Fri 13 Dec 2013
$9.99 is a very special kind of film. It combines a very classic style of animation called ‘stop-motion’ which I remember being used since the 60s in the East-European animation movies with modern and realistic setting, all based on a collection of touching and in many cases surprising and even disturbing stories written by the Israeli writer Etgar Keret. Whie many of Keret’s original stories are located or inspired by his home city of Tel Aviv, the action this time is moved to some undisclosed metropolis, which could be in Australia, could be in Israel, could be in almost any place on Earth.
The stories develop in parallel with some intersecting threads. An angel befriends an old and lonely man, gives him company and some hope, but is he an angel? A kid dreams to become a football star and to buy a footballer action man, but his father turns aside his dream to a more concrete educational goal which may become a dream by itself. A young man tries to find his purpose in life from 9.99$ motivational books, and finds the lost connection with his uncommunicative father in an un-expected way. His brother falls for and beds the girl of his (and many men’s) dreams but this relationship may demand unexpected sacrifices.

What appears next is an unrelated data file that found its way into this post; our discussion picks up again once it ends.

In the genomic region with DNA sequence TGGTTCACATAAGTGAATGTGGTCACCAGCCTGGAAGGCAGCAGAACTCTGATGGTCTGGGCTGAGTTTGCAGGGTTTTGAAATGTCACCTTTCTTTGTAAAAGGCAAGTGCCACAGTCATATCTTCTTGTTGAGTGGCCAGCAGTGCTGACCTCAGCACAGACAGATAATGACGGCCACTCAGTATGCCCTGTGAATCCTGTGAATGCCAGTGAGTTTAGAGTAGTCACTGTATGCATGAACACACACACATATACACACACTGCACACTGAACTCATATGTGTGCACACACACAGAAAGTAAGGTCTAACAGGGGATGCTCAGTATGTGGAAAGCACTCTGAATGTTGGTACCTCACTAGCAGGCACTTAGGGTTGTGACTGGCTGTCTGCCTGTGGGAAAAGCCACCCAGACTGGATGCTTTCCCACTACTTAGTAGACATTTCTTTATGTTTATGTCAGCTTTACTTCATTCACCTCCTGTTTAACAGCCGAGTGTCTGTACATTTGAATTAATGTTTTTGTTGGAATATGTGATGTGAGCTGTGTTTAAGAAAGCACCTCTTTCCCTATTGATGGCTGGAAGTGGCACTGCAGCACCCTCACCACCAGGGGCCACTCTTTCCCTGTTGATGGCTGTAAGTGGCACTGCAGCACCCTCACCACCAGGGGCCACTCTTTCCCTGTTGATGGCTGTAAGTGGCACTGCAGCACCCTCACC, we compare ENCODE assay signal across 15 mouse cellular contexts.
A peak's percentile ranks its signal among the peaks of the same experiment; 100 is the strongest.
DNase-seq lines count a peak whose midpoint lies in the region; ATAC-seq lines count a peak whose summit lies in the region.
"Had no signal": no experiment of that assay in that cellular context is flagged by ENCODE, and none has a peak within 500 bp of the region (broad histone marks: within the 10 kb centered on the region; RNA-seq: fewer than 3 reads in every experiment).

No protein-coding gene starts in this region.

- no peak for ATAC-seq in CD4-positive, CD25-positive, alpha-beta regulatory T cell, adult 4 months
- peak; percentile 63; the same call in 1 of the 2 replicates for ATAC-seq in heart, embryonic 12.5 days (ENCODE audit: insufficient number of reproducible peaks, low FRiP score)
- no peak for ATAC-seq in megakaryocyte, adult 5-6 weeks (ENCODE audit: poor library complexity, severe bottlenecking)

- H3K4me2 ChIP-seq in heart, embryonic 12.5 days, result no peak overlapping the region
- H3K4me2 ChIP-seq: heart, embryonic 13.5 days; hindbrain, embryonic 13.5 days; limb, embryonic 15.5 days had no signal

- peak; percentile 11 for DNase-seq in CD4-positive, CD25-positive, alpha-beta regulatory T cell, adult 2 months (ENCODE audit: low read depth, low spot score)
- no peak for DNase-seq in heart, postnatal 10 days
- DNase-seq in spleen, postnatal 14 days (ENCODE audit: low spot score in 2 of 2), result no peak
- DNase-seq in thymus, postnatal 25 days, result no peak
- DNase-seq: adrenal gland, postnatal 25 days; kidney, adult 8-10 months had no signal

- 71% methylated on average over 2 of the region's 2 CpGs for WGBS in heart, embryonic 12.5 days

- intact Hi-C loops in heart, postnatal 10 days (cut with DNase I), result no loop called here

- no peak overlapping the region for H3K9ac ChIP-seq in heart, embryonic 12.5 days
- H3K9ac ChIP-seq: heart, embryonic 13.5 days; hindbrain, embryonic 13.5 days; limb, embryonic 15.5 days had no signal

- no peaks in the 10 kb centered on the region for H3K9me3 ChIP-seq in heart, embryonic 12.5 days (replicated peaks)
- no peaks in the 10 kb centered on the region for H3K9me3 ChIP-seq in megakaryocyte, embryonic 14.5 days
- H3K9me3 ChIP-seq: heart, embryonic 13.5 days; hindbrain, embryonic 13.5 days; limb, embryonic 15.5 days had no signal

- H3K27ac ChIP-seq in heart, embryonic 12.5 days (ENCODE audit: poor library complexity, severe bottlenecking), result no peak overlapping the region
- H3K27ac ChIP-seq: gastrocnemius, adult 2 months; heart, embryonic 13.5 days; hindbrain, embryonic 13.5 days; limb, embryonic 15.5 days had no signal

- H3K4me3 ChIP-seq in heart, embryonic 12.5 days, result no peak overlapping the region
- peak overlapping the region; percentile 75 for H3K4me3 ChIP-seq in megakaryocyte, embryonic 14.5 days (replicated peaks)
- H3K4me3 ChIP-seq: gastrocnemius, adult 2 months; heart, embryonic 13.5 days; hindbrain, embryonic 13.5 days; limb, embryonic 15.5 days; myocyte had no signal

All the stories start in a conventional manner, we seem to know the characters, they can not only be neighbors in the same building but neighbors of ours as well. All the stories develop in ways we do not expect, and some end badly. Yet, there is a feeling of humanity and intrinsic kindness that is shared by all and the overall effect is unexpectedly positive, although at the end I cannot really point why. Maybe, for sure actually the fine cinematography, the voices belonging to such actors as Geoffrey Rush or Samuel Johnson play a role. This film delivers more charm than one can expect.